As the live music industry began piecing together its pandemic recovery, Nile Rodgers extended a special invitation to MPs.
The frontman of soul supergroup Chic invited the culture committee to his Hampton Court Palace gig in August, where renditions of Le Freak and Everybody Dance played out among the grounds of Henry the VIII’s former home.
For Rogers, it marked a reunion with the group spearheaded by chairman Julian Knight having appeared in front of them last December to express his concerns about the “unfair system” existing between musicians and streaming services.
Among those mingling with the politicians during the performance was Merck Mercuriadis - the former manager of Morrissey, Beyoncé and Elton John turned music investment deal-maker who has helped orchestrate an industry revolution.
Since listing in London three years ago, Rodgers and Mercuriadis’ song management company Hipgnosis has spent around £1.5bn on the song books of rock and pop legends eager to cash in on the enduring value of their hits amid a sharp growth in music streaming.
Mercuriadis’ Rolodex of artists and music executives has paved the way for deals with the Red Hot Chili Peppers, Neil Young, Shakira, Bon Jovi and Lindsey Buckingham of Fleetwood Mac, handing the business a valuation of £1.6bn and him accreditation as the frontman of a music investment boom that prompted legends to part with their back catalogues.
Investors hungry for returns amid low-interest rates have encouraged him to keep the music playing by sending shares up to a record 130.4p last month - a 25pc rise on its market debut in 2018.
Yet, concerns are mounting that Mercuriadis’ allegiances will increasingly lie elsewhere as rivals amass warchests to try and beat him at his own game.
With Hipgnosis having reached its deal limit, the former boss of Sanctuary Records teamed up with Blackstone in October to spend $1bn on music rights.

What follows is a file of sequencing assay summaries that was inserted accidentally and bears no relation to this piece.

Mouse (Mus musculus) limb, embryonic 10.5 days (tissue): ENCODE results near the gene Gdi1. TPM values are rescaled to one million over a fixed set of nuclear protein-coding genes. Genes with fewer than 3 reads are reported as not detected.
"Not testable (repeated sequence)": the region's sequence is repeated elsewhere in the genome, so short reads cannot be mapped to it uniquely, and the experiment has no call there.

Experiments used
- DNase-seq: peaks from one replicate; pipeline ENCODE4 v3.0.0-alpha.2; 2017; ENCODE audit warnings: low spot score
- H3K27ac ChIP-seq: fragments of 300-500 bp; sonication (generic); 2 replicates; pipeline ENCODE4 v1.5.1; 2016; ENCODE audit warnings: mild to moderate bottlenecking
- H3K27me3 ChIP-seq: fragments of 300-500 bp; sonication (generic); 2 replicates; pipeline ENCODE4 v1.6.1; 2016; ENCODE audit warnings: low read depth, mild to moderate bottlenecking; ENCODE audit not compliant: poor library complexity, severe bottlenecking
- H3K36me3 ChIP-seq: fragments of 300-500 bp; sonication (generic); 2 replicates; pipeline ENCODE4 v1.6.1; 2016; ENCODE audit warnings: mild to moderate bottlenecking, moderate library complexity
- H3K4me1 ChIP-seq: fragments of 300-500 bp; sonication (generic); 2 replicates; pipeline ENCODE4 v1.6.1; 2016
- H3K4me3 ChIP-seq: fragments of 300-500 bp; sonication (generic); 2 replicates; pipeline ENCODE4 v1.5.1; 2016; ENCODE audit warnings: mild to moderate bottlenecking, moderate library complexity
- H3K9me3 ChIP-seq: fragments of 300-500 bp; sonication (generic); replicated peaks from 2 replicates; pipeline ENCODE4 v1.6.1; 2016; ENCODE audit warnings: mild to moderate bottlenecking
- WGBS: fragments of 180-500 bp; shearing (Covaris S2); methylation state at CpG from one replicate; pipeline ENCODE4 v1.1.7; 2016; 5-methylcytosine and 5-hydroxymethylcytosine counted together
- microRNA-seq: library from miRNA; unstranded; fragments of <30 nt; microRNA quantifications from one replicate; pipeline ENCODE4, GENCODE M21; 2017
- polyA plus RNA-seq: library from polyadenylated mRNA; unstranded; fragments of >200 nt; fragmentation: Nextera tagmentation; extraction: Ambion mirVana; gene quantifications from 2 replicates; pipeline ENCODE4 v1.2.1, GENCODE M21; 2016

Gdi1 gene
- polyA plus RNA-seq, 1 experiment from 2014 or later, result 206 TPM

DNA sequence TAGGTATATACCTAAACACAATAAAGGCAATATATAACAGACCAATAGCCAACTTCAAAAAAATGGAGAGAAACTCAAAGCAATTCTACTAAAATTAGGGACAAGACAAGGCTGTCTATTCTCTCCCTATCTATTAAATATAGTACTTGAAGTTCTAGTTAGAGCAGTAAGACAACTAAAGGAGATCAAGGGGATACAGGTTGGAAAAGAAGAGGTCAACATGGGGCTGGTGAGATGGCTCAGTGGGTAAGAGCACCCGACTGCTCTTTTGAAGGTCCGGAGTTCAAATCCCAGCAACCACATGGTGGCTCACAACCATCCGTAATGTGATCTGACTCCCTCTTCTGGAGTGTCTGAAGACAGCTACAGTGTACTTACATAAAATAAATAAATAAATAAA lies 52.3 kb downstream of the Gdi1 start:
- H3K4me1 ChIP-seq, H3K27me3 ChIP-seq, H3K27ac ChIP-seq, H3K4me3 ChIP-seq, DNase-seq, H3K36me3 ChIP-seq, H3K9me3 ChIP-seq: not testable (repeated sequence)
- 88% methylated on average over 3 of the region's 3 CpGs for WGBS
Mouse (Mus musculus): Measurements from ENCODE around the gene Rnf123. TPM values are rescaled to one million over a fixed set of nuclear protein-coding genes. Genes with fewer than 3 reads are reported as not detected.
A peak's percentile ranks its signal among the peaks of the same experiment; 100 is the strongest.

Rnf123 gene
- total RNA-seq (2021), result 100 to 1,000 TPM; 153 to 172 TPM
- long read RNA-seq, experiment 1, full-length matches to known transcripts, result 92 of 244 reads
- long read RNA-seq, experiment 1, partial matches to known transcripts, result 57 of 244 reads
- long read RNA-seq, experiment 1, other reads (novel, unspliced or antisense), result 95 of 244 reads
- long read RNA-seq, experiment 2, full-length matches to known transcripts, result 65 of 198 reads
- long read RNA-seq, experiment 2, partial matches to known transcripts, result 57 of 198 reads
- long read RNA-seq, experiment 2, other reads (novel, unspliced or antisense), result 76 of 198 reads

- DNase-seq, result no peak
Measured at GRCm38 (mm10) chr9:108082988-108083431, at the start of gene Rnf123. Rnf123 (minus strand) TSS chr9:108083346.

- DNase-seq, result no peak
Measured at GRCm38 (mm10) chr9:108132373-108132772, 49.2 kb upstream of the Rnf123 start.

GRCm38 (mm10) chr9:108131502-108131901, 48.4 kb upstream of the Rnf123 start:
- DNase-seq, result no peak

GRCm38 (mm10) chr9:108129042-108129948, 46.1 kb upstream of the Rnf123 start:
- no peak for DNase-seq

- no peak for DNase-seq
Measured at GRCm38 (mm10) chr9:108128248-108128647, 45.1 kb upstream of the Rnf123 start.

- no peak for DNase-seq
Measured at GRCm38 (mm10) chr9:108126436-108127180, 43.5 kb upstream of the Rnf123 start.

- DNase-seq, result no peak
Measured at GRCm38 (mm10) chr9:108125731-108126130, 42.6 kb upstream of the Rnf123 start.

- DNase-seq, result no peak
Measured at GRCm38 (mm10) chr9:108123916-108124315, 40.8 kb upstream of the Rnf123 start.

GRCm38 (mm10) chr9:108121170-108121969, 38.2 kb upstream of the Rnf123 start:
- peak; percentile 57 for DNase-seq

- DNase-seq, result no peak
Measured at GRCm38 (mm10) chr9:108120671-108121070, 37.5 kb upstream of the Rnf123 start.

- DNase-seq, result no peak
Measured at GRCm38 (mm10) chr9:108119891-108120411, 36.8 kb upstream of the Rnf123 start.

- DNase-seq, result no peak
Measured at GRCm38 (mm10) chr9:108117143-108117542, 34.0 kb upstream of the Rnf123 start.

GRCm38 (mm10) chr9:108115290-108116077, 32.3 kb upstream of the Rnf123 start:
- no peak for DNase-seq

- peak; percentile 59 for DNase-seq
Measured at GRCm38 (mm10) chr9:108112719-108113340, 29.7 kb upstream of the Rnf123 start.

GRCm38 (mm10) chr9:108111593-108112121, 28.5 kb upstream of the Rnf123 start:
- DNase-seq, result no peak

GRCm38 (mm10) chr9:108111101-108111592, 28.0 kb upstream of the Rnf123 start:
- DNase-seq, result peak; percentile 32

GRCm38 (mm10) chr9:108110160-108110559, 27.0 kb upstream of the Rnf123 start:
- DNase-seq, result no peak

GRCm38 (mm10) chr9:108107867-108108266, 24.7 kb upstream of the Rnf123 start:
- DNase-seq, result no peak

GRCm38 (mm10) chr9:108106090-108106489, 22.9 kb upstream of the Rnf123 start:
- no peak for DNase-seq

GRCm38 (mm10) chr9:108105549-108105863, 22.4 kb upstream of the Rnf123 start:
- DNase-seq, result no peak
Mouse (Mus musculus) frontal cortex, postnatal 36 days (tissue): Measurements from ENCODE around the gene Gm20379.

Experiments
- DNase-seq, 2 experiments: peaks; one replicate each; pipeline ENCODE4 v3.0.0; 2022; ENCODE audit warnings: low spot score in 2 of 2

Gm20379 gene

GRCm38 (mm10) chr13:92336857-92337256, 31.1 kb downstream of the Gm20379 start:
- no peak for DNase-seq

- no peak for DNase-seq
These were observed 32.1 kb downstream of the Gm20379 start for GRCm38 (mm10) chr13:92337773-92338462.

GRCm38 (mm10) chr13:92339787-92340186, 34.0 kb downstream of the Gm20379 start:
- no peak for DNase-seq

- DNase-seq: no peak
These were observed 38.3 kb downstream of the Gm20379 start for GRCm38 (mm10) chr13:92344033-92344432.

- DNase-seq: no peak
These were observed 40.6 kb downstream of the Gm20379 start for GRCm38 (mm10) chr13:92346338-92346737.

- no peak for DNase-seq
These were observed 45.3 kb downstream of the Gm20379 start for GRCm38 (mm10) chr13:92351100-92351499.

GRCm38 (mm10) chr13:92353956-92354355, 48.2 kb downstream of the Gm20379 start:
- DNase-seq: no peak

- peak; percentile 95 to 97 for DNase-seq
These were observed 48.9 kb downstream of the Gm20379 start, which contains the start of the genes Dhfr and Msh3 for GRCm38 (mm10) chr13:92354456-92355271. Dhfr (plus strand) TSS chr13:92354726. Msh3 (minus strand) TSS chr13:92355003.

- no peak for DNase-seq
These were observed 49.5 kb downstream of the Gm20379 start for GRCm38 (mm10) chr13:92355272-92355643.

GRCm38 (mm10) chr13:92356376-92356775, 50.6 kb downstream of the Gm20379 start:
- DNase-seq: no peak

It saw Blackstone take a stake in Hipgnosis Song Management, which advises the Hipgnosis Songs Fund. The private equity colossus with around $650bn of assets under management will also co-invest with Hipgnosis future music rights deals.
The tie-up has caused some analysts to sound the alarm.
Investec analyst Ben Newell questioned in a note whether investors are getting “the thin end of the wedge” considering any joint deal will be split 20/80 in Blackstone’s favour.
He believes the agreement should be 50/50 “at the very least” given that Mercuriadis has only been able to join forces with the investment giant because of his success with Hipgnosis.
Yet, there are deeper concerns reserved for why Hipgnosis had decided not to raise any more deal money for at least a year when competitors are aggressively pursuing deals.
BMG, the record label behind Nirvana and Kylie Minogue, teamed up with the buy-out fund KKR in March to a spending spree on song rights.
After securing Tina Turner’s back catalogue in October, last Tuesday it announced a reported $150m deal for the song rights to the heavy metal band Motley Crue.
Meanwhile Bob Dylan has sold his catalogue to Universal Music, while Warner Music is in talks with David Bowie’s estate over a $200m deal for the Thin White Duke’s library of songs.
By the time Hipgnosis starts investing again in the second half of next year, there is a chance “yields may have compressed and returns may be materially lower given the weight of capital chasing assets”, according to Newell.
“In the meantime, Hipgnosis will also miss out on participating in the deals which will be fully allocated to the Blackstone fund.”
It is not the first time that Mercuriadis has faced the heat of analyst scrutiny.